Sorry guys – anymore questions?

    Yeah I’ve a couple Ding Ding

    There’s stats and there’s damned stats

    percentage points mean nothing unless you you know what they refer to.

    Lets be generous and say the pop of the ward is 3000

    The figures you give means that your whooping 40% is actually about 400 people, say 100 families which is 10 families a year leaving the area every year, less than 1 family per month, that includes families who move for work or better homes etc, it also excludes deaths and a higher nat birth rate.

    My question is forget the percentages how many families do you think have left because the OO have been stopped from marching there.

    Also do you think the Nat pop may have increased due to intimidation elsewhere in Portadown

  • Jaggers

    Really? I wonder what he made of the attached article where David Trimble exercised his personal conviction and faced disciplinary charges?

    http://news.bbc.co.uk/1/hi/events/northern_ireland/latest_news/237087.stm

  • Jaggers

    Fin, on the arithmetic side wouldn’t 22% of 3000 be 660 and 13% be 390 so the pop fell by 270 in 10 years and if your 4 per house is correct (in the Republic it’s 2.8 average) then that’s 68 families left the area in 10 years or 6-7 families per year. It still looks like a lot.

  • ding dong

    Jaggers – correct some looney toon tried to have David trimble and others diciplined – did anything come of this – no. quiet sensibly the Orange order ignore the twats – on this occasion and nothing more was heard of this ridiculous “charge”

    As I said many – very many ignore this rule and those who up hold it usually do so for personal religious reasons not for OO ideas.

    As for Fin the figures they are the figures and they were asked for. You assume that the movement was gradual over 10 years – what if I were to suggest that the movement was over 3 years, would that make it significant? The fact remains and anyone from the area will tell you and the figures bear it out – the protestant community in the garvaghy road area has disappeared.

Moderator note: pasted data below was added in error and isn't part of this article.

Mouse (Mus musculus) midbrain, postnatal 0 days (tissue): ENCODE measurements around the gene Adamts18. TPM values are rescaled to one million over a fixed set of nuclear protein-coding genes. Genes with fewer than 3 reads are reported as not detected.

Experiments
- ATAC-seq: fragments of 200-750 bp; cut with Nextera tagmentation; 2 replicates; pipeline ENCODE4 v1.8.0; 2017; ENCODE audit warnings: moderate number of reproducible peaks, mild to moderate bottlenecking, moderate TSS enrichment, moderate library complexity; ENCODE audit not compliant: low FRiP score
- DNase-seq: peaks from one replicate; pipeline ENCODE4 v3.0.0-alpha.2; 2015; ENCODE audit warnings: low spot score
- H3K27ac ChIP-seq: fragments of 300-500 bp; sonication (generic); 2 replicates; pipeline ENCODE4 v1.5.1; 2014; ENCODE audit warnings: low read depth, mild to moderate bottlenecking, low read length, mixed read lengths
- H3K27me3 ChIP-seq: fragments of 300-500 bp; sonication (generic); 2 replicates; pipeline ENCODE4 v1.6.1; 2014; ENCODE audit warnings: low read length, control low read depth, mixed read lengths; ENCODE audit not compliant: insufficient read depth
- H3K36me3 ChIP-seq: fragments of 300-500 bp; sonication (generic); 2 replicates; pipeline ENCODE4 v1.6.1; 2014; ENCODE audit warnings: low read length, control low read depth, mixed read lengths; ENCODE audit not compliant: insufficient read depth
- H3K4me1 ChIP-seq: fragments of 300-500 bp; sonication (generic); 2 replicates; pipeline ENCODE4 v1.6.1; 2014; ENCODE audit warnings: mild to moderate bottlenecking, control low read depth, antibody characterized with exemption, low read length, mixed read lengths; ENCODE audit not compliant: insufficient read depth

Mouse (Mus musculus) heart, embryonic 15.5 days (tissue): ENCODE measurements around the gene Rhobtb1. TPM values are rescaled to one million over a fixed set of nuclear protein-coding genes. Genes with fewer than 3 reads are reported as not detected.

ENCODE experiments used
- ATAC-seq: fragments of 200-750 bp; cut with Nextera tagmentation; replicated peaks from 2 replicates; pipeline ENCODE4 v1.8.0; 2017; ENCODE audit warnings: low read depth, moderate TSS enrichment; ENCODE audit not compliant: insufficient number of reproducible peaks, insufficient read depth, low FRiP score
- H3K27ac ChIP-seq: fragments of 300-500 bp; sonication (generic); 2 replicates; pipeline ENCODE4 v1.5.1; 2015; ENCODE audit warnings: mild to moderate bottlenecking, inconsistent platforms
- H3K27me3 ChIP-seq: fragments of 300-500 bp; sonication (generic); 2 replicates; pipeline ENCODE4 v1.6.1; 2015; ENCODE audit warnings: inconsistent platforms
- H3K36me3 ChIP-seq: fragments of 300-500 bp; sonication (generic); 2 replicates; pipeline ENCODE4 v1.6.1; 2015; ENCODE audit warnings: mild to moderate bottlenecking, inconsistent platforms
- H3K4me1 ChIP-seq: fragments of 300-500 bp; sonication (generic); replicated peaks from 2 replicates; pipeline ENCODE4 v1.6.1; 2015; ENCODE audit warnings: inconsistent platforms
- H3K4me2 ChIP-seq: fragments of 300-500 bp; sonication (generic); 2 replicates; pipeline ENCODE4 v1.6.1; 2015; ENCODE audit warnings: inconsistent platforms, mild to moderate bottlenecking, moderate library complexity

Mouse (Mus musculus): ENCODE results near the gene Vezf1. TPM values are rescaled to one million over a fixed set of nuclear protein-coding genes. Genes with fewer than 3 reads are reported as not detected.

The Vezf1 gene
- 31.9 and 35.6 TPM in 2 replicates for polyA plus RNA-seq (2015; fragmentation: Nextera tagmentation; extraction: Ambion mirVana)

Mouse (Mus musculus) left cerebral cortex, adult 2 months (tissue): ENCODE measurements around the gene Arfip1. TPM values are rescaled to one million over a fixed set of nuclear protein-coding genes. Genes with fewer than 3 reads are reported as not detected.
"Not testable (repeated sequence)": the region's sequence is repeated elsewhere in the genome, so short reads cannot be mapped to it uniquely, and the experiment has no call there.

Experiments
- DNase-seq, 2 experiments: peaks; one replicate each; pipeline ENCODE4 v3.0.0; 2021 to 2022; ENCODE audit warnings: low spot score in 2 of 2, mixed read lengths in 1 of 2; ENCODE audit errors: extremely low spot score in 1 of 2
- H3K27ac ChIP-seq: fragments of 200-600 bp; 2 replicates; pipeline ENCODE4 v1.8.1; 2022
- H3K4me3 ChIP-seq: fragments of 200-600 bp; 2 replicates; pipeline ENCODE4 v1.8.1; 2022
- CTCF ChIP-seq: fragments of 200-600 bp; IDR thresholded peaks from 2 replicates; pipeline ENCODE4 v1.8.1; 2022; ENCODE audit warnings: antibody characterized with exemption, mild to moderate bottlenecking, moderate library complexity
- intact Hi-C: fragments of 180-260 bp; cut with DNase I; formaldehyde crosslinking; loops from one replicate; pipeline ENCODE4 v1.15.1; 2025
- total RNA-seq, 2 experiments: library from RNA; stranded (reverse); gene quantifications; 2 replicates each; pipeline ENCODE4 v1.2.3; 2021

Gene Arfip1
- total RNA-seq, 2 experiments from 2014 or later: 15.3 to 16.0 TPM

the issue surrounding parades has ghettoised the garvaghy road and for all the talk of inclusivity and an Ireland for all – the banning of the parade on the Garvaghy Road has, with the help of other forms of encouragement reduced the portestant community significantly in that area.

  • ding dong

    Fin,

    Sorry on your last point – has the nationalist/catholic community increased due to intimidation in other parts of portadown – definitely, yes, catholics were driven out of so called protestant areas – disgracefully so but up until the conflagation surround parades these communities were living together.

    I’d have thought with the ceasefires this would have improved – it didn’t. The vols were put to other activities on the streets, all the work as Gerry Adams described it, and new ghettos were created – why? because some individuals thought that tolerance was something they didn’t need nor want, some people decided they would rather have segrated communities and some people just wanted to keep the pot boiling – to them all – well done you bigots (on both sides) have damaged another generation congratulations welcome to the future sorry i mean the past